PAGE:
) concluded that the rate of nucleotide hydrolysis by Rabs is rate-determining for membrane docking and fusion reactions. They proposed that cells could regulate the extent of fusion reactions by regulating the steady state level of Rab5-GTP via nucleotide exchange rate-enhancing factors and GTPase-activating proteins.
The data showing that Rab5 acts as a timer for endosome fusion are rigorous and convincing. In homotypic endosome-endosome fusion, cells seem to rely upon rapid inactivation of Rab5 to maintain the size of the endosome compartment and to prevent the formation of large vacuoles (
). In this regard, it is interesting that Rab5 is one of the fastest Rabs in terms of its intrinsic GTPase hydrolysis rate. However, it is important to note that the goal of a homotypic fusion process is rather different from that of a heterotypic vesicle fusion event in which a transport vesicle buds from one compartment and delivers its cargo to the next. In heterotypic processes, it makes little sense to inactivate a Rab prior to vesicle docking and fusion; once a vesicle forms, it should find its target and fuse. In this case,vesicle formation should be rate-limiting, and as described below, Rabs may influence this process as well.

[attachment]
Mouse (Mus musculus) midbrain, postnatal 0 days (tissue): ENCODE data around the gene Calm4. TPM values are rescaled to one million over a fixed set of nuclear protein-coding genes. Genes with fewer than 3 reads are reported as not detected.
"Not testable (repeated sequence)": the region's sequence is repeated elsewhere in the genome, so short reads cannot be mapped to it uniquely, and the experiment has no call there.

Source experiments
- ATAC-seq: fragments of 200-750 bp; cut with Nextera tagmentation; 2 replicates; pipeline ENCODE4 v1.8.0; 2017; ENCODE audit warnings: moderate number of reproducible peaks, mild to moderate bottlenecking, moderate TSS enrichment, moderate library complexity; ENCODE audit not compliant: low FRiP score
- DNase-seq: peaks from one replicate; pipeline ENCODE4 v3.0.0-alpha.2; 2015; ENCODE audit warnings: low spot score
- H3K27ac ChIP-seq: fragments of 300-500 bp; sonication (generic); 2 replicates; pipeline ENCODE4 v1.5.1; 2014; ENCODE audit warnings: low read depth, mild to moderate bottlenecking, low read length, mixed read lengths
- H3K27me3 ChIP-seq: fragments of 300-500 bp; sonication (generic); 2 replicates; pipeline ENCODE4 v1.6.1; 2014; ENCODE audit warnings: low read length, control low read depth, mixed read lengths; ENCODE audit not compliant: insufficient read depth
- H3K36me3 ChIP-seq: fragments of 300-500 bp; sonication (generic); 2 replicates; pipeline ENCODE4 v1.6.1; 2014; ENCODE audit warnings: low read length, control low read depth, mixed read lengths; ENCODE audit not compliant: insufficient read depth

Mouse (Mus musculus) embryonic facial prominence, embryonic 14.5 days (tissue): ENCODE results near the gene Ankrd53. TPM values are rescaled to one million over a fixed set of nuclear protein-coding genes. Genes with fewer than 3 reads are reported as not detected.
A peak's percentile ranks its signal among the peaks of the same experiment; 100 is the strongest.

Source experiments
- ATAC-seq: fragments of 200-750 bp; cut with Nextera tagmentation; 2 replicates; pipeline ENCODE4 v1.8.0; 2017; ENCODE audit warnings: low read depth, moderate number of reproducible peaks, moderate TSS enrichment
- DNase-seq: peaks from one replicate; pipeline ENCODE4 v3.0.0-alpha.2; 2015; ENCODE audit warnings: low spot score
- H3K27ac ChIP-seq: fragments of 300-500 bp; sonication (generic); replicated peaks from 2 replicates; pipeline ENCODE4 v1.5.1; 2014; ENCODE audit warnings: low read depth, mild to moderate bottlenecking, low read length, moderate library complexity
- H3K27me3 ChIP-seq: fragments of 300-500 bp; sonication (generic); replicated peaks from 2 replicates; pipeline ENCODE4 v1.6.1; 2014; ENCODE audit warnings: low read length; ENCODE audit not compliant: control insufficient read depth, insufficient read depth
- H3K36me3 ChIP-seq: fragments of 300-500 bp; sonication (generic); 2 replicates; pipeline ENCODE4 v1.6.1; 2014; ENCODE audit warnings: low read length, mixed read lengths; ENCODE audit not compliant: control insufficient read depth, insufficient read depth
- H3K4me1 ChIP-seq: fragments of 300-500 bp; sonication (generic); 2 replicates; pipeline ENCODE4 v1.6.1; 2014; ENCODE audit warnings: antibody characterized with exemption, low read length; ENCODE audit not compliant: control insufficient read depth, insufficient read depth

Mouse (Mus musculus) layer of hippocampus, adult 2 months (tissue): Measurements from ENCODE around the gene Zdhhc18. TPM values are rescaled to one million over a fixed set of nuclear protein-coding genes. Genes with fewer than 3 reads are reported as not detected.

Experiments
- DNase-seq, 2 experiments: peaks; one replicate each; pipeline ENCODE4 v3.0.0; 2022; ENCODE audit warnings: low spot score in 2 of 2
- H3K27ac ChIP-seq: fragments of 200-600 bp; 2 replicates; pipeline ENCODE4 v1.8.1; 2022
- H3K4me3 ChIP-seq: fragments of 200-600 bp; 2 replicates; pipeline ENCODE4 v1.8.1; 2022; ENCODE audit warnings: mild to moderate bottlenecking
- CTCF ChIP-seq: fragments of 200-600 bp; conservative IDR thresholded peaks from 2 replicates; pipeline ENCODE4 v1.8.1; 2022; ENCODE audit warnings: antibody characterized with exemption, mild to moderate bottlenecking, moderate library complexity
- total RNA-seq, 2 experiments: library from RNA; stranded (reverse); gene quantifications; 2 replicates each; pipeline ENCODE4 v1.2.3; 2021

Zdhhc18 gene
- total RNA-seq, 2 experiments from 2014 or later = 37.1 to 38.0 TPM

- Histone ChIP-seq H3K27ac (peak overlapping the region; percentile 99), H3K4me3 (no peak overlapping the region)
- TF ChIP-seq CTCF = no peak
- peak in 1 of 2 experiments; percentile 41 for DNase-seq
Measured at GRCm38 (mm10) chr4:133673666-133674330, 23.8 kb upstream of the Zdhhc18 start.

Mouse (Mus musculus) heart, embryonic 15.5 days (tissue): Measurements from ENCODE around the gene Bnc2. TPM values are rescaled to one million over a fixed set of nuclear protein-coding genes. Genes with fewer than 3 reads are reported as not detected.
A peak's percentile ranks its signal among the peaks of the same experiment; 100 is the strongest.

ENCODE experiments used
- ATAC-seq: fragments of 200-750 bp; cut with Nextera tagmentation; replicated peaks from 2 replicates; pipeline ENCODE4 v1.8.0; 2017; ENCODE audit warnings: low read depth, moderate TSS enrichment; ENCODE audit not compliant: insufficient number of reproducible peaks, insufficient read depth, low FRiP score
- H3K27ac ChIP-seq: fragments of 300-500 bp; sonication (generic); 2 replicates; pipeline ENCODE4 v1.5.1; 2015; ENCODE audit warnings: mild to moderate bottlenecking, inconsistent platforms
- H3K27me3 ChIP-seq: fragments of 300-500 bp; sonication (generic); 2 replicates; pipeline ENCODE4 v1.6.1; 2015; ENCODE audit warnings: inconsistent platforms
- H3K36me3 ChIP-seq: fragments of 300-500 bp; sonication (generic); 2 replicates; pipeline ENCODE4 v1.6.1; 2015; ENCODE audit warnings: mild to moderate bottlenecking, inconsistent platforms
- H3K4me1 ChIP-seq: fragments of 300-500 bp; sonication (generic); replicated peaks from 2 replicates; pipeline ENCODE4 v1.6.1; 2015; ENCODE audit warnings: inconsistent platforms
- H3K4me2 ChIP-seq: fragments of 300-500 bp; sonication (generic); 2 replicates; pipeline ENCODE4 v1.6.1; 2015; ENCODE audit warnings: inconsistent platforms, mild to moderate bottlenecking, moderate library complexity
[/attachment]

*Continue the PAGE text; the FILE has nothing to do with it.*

To ensure that Rabs remain active on transport vesicles, the transport machinery may make use of a set of Rab-interacting proteins known to lock Rabs in their active conformations. Rabaptin-5 (
) may play a similar role. Although some of these proteins may bind transiently to drive membrane fusion followed by rapid GTPase inactivation (Rabaptin-5), others may serve as GTP clamps to ensure that membrane fusion takes place before GTP hydrolysis can occur. As described below, such effector proteins are likely to have additional, primary functions in vesicle docking. Whether or not Rabs are rapidly inactivated (as in endosome fusion) or clamped in their GTP-bound conformations, we propose that their primary role is to recruit cytosolic docking factors that are needed for membrane docking and fusion.
Other Rab Functions
Several lines of evidence suggest a link between the Rab-mediated process of vesicle docking and the actin- and microtubule-based cytoskeletons (cf. Refs.
). Rabkinesin-6 is localized to the Golgi complex and may be part of a larger docking complex that uses the microtubule-based cytoskeleton to direct vesicle trafficking. Rabphilin, a Rab3A effector, interacts with the actin-bundling protein, α-actinin, in the absence of Rab3A-GTP (
). This may provide a means for Rab3A-GTP to modulate the organization of the local actin-based cytoskeleton in relation to events preceding synaptic vesicle exocytosis.
A Role for Rabs in Vesicle Formation
Current models for Rab function come in large part from the phenotype of sec4 mutant strains that accumulate secretory vesicles at the non-permissive temperature. This provides strong evidence that Rabs are needed for vesicle docking. Nevertheless, there is accumulating evidence that Rabs must be present in a particular conformation on nascent, budding transport vesicles to permit those vesicles to form (